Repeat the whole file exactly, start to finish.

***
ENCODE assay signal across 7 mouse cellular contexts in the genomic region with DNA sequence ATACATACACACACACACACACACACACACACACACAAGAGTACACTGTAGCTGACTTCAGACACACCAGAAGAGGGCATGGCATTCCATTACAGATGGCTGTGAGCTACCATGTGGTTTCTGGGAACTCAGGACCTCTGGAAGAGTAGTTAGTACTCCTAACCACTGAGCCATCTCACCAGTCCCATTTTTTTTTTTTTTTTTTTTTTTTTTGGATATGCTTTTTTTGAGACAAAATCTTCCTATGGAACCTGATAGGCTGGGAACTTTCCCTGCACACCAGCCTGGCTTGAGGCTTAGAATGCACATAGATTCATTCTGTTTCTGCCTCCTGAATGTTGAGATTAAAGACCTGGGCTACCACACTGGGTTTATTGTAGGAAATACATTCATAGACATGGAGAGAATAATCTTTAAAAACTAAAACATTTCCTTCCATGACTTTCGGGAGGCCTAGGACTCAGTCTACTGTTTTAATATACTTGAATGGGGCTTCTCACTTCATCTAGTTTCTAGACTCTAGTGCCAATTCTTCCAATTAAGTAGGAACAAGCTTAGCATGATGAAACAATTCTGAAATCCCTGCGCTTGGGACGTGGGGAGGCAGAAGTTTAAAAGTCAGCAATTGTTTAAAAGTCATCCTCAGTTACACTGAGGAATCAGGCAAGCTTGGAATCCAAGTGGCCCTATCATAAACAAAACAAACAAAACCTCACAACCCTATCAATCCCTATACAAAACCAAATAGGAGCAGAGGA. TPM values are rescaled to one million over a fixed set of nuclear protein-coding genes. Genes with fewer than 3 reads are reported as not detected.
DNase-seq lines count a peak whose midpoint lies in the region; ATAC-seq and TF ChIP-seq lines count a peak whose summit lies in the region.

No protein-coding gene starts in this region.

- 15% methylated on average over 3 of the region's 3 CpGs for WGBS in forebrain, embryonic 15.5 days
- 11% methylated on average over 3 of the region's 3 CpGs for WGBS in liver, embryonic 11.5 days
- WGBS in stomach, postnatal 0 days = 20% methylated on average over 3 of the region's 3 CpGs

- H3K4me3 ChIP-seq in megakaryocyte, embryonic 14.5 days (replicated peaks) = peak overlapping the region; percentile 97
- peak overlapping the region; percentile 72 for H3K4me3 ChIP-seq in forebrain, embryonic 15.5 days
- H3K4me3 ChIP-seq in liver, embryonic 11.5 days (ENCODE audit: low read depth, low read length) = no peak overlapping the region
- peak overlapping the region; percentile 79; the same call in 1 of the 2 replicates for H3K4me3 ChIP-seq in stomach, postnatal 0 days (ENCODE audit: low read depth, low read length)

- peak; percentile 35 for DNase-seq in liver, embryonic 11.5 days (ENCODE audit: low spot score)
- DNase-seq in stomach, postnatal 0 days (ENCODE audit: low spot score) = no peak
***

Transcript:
ENCODE assay signal across 7 mouse cellular contexts in the genomic region with DNA sequence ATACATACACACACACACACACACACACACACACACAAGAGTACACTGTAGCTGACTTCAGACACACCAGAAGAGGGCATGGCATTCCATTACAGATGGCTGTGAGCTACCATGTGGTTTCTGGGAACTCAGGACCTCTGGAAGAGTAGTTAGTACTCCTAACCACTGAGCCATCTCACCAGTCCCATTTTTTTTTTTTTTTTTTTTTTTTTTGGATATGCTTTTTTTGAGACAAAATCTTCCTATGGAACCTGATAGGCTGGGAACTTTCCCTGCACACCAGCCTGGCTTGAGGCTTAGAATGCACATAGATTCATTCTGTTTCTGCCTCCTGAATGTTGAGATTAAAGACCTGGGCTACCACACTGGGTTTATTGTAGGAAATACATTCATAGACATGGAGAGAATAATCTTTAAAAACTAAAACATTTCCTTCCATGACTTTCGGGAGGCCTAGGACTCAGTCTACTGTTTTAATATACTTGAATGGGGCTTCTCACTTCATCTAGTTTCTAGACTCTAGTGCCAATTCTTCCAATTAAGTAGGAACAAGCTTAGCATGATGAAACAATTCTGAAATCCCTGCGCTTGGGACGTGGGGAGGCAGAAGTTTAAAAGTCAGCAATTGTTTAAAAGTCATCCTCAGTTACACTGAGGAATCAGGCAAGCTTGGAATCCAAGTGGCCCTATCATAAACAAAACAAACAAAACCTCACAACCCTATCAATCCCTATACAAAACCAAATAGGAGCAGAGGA. TPM values are rescaled to one million over a fixed set of nuclear protein-coding genes. Genes with fewer than 3 reads are reported as not detected.
DNase-seq lines count a peak whose midpoint lies in the region; ATAC-seq and TF ChIP-seq lines count a peak whose summit lies in the region.

No protein-coding gene starts in this region.

- 15% methylated on average over 3 of the region's 3 CpGs for WGBS in forebrain, embryonic 15.5 days
- 11% methylated on average over 3 of the region's 3 CpGs for WGBS in liver, embryonic 11.5 days
- WGBS in stomach, postnatal 0 days = 20% methylated on average over 3 of the region's 3 CpGs

- H3K4me3 ChIP-seq in megakaryocyte, embryonic 14.5 days (replicated peaks) = peak overlapping the region; percentile 97
- peak overlapping the region; percentile 72 for H3K4me3 ChIP-seq in forebrain, embryonic 15.5 days
- H3K4me3 ChIP-seq in liver, embryonic 11.5 days (ENCODE audit: low read depth, low read length) = no peak overlapping the region
- peak overlapping the region; percentile 79; the same call in 1 of the 2 replicates for H3K4me3 ChIP-seq in stomach, postnatal 0 days (ENCODE audit: low read depth, low read length)

- peak; percentile 35 for DNase-seq in liver, embryonic 11.5 days (ENCODE audit: low spot score)
- DNase-seq in stomach, postnatal 0 days (ENCODE audit: low spot score) = no peak